Is AI the Future of Stock Forecasting?

Is AI the Future of Stock Forecasting?

August 03, 2023

The advent of modern technologies has brought forth a plethora of innovative ideas, designs, and advancements that hold the potential to transform the next century in stark contrast to the previous one. The rise of smart technology, particularly smartphones, tablets, and laptops, has ushered us into a digital realm in which we are all to some extent immersed. While this technological revolution has been groundbreaking, it is important to recognize that progress never stands still, and it appears that the wave of Artificial Intelligence (AI) is here to stay.

According to the Oxford Dictionary, "artificial intelligence" refers to the theory and development of computer systems capable of performing tasks that typically require human intelligence, such as visual perception, speech recognition, decision-making, and language translation. Platforms like "ChatGPT" and Google's "Bard" have granted everyday users the ability to seek opinions, solve mathematical problems, and even generate complete university essays with proper referencing. The sustained growth of AI suggests that we have only scratched the surface of its potential, despite the existence of critics.

So, how does AI impact the financial services sector? Recent developments, such as ChatGPT's demonstrated ability to comprehend financial news headlines and analyze their potential influence on stock prices, have sparked speculation that AI might even be capable of predicting stock market movements. With advanced language processing capabilities, ChatGPT can discern nuances and subtleties within headlines and stories, enabling it to make informed predictions about the stock market.

Alejandro Lopez-Lira, a professor at the University of Florida, and his assistant, Yueha Tan, recently published a paper outlining how Large Language Models (LLMs) can prove useful in predicting stock market prices. By employing ChatGPT for sentiment analysis of news headlines, Lopez-Lira and Tan discovered that the chatbot could predict the direction of next day's stock returns by assessing whether the headlines were "good or bad" for a particular stock.

In their experiment, they fed over 50,000 headlines about publicly listed shares on the Nasdaq, New York Stock Exchange, and the American Stock Exchange into ChatGPT. The bot then assessed the subsequent stock returns during the next trading day. Since the bot can only process data from September 2021 onwards, the sample period for the experiment spanned from October 2021 to December 2022.

The experiment's results led Lopez-Lira and Tan to conclude that "incorporating advanced language models into the investment decision-making process can yield more accurate predictions and enhance the performance of quantitative trading strategies."

The experiment yielded several notable findings that could have a profound impact on the world of finance going forward:

  1. The study's results have the potential to benefit asset managers and institutional investors by providing evidence of LLMs' ability to predict stock market returns. This could serve as a basis for deciding whether to incorporate AI into their work or not.

  2. The research can assist regulators and policymakers in understanding both the benefits and risks associated with increasing the presence of LLMs in financial markets. This understanding can pave the way for the establishment of regulatory frameworks and fair governance of AI in finance.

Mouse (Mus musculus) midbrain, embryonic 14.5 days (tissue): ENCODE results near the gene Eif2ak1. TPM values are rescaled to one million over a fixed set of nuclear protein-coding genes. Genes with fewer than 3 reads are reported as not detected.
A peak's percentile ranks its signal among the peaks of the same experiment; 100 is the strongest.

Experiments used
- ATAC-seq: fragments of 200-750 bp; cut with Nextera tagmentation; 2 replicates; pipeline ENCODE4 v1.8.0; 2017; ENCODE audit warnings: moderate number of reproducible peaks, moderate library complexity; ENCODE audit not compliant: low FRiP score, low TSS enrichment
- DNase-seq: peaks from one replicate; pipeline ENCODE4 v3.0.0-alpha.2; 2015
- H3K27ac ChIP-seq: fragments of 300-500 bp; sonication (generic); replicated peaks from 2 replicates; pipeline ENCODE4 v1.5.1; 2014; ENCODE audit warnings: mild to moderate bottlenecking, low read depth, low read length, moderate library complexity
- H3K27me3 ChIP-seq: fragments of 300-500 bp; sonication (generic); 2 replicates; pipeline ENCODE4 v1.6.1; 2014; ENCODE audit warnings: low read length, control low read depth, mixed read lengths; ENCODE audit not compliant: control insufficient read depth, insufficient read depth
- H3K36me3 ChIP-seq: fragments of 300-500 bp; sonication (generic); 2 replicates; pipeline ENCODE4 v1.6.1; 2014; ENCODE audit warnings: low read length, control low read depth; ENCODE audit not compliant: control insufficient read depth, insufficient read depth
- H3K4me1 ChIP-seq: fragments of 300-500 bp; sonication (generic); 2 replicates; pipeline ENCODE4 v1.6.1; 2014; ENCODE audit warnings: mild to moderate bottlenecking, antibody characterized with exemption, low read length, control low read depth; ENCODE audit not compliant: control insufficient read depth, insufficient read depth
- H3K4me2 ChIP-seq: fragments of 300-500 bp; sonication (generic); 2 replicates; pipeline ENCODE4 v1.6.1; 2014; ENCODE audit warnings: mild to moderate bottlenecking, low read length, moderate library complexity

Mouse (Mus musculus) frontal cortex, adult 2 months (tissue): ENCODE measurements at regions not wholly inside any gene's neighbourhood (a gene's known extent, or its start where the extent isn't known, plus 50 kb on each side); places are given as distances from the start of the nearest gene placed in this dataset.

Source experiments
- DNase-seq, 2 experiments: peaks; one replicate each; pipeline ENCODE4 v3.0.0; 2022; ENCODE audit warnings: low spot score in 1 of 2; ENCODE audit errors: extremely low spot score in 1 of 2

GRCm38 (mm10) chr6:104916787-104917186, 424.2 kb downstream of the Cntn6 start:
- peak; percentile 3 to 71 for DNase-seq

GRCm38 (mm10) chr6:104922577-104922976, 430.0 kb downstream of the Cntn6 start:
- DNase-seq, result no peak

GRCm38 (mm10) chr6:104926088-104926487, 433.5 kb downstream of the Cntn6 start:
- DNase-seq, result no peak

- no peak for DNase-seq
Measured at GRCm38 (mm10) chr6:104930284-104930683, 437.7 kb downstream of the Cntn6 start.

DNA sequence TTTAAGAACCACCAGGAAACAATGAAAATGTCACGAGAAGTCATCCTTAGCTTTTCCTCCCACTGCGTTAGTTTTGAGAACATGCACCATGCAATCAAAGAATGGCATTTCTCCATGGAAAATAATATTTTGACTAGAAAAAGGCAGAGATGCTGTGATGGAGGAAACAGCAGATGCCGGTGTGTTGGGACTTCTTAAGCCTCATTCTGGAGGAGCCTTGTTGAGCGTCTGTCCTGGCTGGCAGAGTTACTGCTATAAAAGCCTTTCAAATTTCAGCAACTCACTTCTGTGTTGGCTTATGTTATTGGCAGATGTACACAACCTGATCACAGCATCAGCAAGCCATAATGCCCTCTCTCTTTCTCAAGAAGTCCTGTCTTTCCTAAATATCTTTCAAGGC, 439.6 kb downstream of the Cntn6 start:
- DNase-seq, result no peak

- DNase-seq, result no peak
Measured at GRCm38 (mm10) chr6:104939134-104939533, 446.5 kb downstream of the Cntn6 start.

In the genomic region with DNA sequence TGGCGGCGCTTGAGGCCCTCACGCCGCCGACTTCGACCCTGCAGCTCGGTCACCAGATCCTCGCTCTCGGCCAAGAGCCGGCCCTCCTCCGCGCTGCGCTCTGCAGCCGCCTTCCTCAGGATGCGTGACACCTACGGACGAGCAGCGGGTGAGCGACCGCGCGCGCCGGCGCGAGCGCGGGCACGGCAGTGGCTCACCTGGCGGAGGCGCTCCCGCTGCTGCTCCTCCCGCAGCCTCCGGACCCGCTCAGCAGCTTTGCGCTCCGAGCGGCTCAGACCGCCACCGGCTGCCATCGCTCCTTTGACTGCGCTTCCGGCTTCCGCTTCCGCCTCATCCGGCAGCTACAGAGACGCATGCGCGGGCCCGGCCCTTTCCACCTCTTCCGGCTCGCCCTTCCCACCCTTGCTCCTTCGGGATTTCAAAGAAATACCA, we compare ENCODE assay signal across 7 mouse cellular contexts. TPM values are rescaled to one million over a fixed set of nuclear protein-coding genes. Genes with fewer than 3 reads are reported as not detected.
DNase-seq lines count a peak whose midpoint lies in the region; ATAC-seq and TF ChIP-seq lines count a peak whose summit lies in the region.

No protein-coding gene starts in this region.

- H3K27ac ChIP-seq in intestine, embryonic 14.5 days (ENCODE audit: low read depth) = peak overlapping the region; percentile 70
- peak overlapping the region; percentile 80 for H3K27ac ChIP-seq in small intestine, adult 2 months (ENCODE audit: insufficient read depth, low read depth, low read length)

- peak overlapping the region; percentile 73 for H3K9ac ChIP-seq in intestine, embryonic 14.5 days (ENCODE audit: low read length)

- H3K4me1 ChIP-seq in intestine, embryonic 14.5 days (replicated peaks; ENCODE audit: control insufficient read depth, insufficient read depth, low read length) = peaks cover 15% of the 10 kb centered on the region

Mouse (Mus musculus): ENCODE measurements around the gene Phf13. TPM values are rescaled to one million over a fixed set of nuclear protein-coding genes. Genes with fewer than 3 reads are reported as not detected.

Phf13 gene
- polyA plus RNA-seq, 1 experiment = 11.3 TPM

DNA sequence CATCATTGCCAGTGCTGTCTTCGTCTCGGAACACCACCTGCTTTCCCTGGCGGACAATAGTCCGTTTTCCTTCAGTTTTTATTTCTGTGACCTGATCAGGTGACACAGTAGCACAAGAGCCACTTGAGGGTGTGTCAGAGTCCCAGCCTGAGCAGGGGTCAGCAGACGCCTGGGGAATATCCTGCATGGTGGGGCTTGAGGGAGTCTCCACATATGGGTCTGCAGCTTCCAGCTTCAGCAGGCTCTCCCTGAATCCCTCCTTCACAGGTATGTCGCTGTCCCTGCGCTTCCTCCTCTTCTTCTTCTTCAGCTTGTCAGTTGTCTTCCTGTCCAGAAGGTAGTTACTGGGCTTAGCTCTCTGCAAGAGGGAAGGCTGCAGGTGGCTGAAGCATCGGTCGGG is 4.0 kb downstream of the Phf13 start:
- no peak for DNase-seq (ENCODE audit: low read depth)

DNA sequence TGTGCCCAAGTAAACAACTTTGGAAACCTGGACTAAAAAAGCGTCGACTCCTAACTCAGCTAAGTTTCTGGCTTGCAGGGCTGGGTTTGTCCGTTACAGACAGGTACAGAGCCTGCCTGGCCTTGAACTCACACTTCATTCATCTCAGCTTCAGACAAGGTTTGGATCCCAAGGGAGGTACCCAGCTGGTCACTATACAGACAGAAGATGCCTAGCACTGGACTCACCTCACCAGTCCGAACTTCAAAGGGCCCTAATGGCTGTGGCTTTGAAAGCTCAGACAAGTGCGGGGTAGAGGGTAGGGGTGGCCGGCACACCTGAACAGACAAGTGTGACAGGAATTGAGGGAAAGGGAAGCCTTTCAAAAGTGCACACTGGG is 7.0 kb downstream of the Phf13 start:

Lopez-Lira also predicts that as AI becomes more integrated into stock market prediction, the market itself will become more efficient. Keeping this in mind, it is highly likely that the predictability of ChatGPT's stock returns will diminish significantly in the next five years.

Nevertheless, it is essential to acknowledge the limitations of the professor's experiment. For instance, ChatGPT solely analyzed headlines and language, never considering target prices or conducting any calculations. Lopez-Lira himself noted that without a headline, ChatGPT has less than a 1% chance of making an accurate prediction. This demonstrates that the technology is far from perfect, and in the realm of stock forecasting, all results must be considered within the appropriate context.

Moreover, LLMs have struggled in the past to tackle complex mathematical questions. Google's "Bard" famously provided an incorrect answer to a math question during a keynote address, and recently, CNET's AI-written articles received criticism for making basic mistakes that a human advisor would easily catch but an AI bot might overlook. While these errors may seem inconsequential in isolation, ongoing oversights in this industry can have a significant impact on people's finances and livelihoods.

It is also important to question what consumers truly desire: financial advice from a real human who can comprehend the complexities of their concerns, or dialogue from a generated bot trained to regurgitate financial advice without any financial stake of its own. The exciting possibilities presented by AI are indeed captivating, but they do not yet constitute a new reality. While these tools can enhance the efficiency and output of financial services as a whole, they cannot replace the grounded advice provided by a human financial advisor who can understand and empathize with each individual's unique circumstances.